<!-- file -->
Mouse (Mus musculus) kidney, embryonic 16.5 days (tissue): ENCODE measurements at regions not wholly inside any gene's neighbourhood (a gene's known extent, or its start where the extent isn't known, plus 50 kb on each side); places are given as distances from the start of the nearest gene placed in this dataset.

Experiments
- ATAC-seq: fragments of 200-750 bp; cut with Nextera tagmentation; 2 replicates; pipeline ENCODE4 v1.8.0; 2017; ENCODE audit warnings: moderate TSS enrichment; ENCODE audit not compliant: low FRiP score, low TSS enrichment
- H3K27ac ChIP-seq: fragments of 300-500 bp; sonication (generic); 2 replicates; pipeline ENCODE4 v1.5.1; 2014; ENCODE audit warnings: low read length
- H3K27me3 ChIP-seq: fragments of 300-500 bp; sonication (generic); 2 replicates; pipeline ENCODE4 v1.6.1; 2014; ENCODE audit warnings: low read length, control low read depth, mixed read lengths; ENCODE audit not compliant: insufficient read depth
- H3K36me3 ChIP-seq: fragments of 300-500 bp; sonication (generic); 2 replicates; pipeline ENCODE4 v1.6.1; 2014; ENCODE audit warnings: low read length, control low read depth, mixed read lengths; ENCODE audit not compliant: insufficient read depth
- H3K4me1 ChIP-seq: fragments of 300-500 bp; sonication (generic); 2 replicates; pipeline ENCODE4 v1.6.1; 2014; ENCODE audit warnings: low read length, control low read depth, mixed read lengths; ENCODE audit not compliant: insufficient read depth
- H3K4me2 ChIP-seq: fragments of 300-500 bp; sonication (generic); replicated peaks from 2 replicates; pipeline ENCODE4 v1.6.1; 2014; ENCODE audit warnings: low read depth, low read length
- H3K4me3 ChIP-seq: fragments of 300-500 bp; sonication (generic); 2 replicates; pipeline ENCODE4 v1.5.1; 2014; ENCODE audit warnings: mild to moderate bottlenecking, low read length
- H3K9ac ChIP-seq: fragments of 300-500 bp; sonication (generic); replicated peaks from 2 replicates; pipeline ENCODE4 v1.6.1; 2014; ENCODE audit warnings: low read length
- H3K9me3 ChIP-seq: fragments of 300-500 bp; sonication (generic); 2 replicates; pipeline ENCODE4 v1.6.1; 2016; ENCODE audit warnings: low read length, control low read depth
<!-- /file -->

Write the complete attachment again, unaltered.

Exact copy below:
Mouse (Mus musculus) kidney, embryonic 16.5 days (tissue): ENCODE measurements at regions not wholly inside any gene's neighbourhood (a gene's known extent, or its start where the extent isn't known, plus 50 kb on each side); places are given as distances from the start of the nearest gene placed in this dataset.

Experiments
- ATAC-seq: fragments of 200-750 bp; cut with Nextera tagmentation; 2 replicates; pipeline ENCODE4 v1.8.0; 2017; ENCODE audit warnings: moderate TSS enrichment; ENCODE audit not compliant: low FRiP score, low TSS enrichment
- H3K27ac ChIP-seq: fragments of 300-500 bp; sonication (generic); 2 replicates; pipeline ENCODE4 v1.5.1; 2014; ENCODE audit warnings: low read length
- H3K27me3 ChIP-seq: fragments of 300-500 bp; sonication (generic); 2 replicates; pipeline ENCODE4 v1.6.1; 2014; ENCODE audit warnings: low read length, control low read depth, mixed read lengths; ENCODE audit not compliant: insufficient read depth
- H3K36me3 ChIP-seq: fragments of 300-500 bp; sonication (generic); 2 replicates; pipeline ENCODE4 v1.6.1; 2014; ENCODE audit warnings: low read length, control low read depth, mixed read lengths; ENCODE audit not compliant: insufficient read depth
- H3K4me1 ChIP-seq: fragments of 300-500 bp; sonication (generic); 2 replicates; pipeline ENCODE4 v1.6.1; 2014; ENCODE audit warnings: low read length, control low read depth, mixed read lengths; ENCODE audit not compliant: insufficient read depth
- H3K4me2 ChIP-seq: fragments of 300-500 bp; sonication (generic); replicated peaks from 2 replicates; pipeline ENCODE4 v1.6.1; 2014; ENCODE audit warnings: low read depth, low read length
- H3K4me3 ChIP-seq: fragments of 300-500 bp; sonication (generic); 2 replicates; pipeline ENCODE4 v1.5.1; 2014; ENCODE audit warnings: mild to moderate bottlenecking, low read length
- H3K9ac ChIP-seq: fragments of 300-500 bp; sonication (generic); replicated peaks from 2 replicates; pipeline ENCODE4 v1.6.1; 2014; ENCODE audit warnings: low read length
- H3K9me3 ChIP-seq: fragments of 300-500 bp; sonication (generic); 2 replicates; pipeline ENCODE4 v1.6.1; 2016; ENCODE audit warnings: low read length, control low read depth